By Eric Schweibenz
On May 29, 2012, ALJ Theodore R. Essex issued Order No. 12 denying Complainant ChriMar Systems, Inc. d/b/a CMS Technologies’ (“ChriMar”) motion to strike non-party Google Inc.’s (“Google”) public interest submission and to preclude Google from participating further in the investigation or, in the alternative, to certify to the commission a request for judicial enforcement of a subpoena to Google in Certain Communication Equipment, Components Thereof, and Products Containing the Same, Including Power Over Ethernet Telephones, Switches, Wireless Access Points, Routers and Other Devices Used in LANs, and Cameras (Inv. No. 337-TA-817).

By way of background, the Commission instituted this investigation on December 7, 2011 based on ChriMar’s complaint of November 1, 2011.  See our December 10, 2011 post for more details.  On November 7, 2011, the Commission published a notice in the Federal Register seeking comments from the public regarding this investigation and the “public interest factors” outlined in Section 337.  On November 15, 2011, Google filed a five-page response to the request which, according to the Order, stated that “the Commission should seriously consider not issuing an exclusion order in this investigation because it did not appear that ChriMar or its licensees could meet the demand for the products at issue in the investigation,” and that the Commission should not allow ChriMar to obtain an exclusion order when they otherwise would not be able to obtain an injunction in district court under eBay Inc. v. MercExchange LLC, 547 U.S. 388 (2006).  In response, ChriMar served a subpoena on Google seeking documents and deposition testimony related to Google’s public interest statement.  On March 8, 2012, ChriMar filed the instant motion.  Respondents, Google, and the Commission Investigative Staff (“OUII”) all opposed ChriMar’s motion.  Non-party NVIDIA Corporation also filed a notice joining Google’s opposition.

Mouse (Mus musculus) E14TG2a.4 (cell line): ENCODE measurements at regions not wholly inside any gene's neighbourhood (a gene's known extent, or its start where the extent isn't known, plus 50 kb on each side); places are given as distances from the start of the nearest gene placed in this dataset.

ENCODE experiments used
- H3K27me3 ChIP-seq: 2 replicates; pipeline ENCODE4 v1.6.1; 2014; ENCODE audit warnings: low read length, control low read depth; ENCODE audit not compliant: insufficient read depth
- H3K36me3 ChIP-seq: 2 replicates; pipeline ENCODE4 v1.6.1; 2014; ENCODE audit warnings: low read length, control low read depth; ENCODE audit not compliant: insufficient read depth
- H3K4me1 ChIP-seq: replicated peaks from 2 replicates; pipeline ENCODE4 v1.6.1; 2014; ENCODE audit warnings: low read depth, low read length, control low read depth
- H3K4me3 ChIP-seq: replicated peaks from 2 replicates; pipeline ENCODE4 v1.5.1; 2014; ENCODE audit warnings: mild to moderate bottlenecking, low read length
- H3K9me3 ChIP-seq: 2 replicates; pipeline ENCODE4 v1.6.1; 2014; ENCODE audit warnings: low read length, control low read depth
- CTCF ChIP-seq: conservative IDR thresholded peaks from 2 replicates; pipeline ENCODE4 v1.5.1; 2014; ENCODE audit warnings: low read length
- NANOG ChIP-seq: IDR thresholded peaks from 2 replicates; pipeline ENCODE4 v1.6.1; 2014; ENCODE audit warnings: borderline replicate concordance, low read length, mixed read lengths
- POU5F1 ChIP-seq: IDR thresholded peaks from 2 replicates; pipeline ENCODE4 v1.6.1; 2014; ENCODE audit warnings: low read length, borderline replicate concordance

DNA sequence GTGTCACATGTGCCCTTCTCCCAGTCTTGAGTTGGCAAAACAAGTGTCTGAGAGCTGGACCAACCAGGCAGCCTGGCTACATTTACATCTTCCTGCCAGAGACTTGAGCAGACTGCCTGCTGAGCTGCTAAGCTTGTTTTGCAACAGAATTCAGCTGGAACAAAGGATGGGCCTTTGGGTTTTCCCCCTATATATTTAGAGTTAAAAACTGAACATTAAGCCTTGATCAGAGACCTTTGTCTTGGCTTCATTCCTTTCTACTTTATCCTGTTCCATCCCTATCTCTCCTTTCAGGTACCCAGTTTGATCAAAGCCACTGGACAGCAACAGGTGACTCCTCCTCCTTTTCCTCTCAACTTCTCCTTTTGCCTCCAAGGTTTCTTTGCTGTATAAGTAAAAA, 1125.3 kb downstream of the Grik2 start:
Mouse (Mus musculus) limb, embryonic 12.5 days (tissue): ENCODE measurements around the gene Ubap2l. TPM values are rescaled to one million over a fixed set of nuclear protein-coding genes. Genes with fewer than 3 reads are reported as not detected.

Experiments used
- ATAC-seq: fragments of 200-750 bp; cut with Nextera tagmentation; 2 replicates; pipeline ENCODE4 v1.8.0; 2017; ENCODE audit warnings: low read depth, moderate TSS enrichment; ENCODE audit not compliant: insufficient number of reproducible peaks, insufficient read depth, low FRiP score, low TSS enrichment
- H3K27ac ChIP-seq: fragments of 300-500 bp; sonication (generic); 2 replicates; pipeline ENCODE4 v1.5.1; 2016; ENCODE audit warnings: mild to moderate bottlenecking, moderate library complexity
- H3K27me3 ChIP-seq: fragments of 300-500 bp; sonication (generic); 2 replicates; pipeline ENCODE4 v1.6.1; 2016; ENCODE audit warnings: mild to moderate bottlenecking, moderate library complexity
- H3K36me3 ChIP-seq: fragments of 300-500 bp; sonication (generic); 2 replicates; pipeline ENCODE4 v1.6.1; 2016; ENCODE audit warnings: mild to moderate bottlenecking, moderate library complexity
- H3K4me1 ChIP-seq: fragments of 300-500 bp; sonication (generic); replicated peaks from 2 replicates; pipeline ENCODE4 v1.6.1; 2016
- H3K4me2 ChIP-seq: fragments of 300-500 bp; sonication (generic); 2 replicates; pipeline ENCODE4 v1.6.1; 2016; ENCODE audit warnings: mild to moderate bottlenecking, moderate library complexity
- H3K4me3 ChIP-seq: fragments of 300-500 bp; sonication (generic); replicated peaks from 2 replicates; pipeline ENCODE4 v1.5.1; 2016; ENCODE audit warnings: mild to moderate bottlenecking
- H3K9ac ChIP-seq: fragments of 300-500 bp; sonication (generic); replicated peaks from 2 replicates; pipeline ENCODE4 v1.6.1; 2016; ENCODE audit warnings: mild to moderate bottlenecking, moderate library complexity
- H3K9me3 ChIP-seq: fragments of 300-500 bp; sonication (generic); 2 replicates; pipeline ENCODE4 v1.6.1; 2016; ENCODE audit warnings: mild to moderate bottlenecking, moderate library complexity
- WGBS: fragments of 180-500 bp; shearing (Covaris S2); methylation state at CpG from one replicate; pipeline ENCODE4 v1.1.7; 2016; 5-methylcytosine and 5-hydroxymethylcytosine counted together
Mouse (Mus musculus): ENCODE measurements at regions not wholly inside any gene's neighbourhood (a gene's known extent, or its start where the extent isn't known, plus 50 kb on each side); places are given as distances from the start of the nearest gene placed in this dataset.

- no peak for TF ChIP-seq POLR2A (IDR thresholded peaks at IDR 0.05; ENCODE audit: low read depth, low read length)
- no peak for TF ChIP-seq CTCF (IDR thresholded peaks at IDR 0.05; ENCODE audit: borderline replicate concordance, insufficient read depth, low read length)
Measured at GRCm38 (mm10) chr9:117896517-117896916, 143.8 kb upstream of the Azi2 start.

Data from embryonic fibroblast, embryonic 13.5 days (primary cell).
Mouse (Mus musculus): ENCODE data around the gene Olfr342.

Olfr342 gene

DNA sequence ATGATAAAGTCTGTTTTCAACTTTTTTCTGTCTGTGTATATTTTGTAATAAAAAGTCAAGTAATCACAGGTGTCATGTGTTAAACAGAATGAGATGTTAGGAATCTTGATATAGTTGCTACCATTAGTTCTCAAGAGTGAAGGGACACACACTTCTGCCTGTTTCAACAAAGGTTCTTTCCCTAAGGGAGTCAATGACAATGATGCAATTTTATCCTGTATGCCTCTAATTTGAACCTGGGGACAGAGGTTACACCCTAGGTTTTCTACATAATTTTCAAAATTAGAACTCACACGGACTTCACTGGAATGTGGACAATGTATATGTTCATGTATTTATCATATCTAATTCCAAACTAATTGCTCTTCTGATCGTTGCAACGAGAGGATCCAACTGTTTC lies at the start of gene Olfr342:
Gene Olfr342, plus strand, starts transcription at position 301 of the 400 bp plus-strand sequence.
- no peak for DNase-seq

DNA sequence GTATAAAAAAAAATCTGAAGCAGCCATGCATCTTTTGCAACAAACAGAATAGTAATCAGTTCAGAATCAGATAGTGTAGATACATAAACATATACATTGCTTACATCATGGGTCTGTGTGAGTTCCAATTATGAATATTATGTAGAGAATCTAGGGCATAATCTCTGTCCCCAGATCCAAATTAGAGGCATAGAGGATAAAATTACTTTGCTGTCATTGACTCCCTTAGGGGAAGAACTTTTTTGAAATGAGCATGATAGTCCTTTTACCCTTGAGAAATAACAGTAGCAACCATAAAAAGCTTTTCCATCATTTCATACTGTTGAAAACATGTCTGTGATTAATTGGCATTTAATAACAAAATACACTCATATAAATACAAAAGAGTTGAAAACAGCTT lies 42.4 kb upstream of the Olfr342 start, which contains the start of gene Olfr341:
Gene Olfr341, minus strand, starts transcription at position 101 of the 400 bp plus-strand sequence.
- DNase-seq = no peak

According to the Order, ChriMar argued that Google had inserted itself into the investigation by filing a public interest statement and, as a result, that ChriMar is entitled to take discovery from Google.  Because Google did not comply with the requested discovery, ChriMar contended that the ALJ should strike Google’s response, per Commission Rule 210.33 and the ALJ’s inherent authority to manage its docket or, in the alternative, that ALJ Essex should certify to the Commission a request for judicial enforcement of the subpoena.  In opposition, Google argued that its submission of a five-page public interest statement cannot justify ChriMar’s “sweeping discovery demands,” and that allowing such broad discovery would undermine the Commission’s stated policy of encouraging public interest submissions.  Google also noted that ChriMar cited no authority in support of its position and that neither Commission Rule 210.33 nor the ALJ’s inherent authority to manage its docket supports ChriMar’s motion to strike.  Both Respondents and the OUII echoed Google’s arguments and concerns in their oppositions.

Having considered the parties arguments and motion papers, ALJ Essex denied ChriMar’s motion to strike and its alternative request for judicial enforcement of the subpoena.  As an initial matter, the ALJ determined that Google’s submission raised no issues warranting discovery because it was based entirely on public facts and raised straightforward arguments concerning the Supreme Court’s eBay decision.  Further, ALJ Essex noted that even assuming some discovery was warranted, ChriMar’s request went “so far beyond any relevance to this investigation that [its request] border[ed] on bad faith.”  The ALJ also noted that Google did not “interject” itself into the investigation, as ChriMar contended, but simply responded to an invitation by the Commission “to provide commentary on this investigation and its impact on the public interest.”

Lastly, ALJ Essex denied ChriMar’s request to certify to the Commission a request for judicial enforcement of the subpoena because, as noted above, the majority of requested discovery bore no relationship to the investigation and any relevant information sought by ChriMar could be obtained from publicly available resources.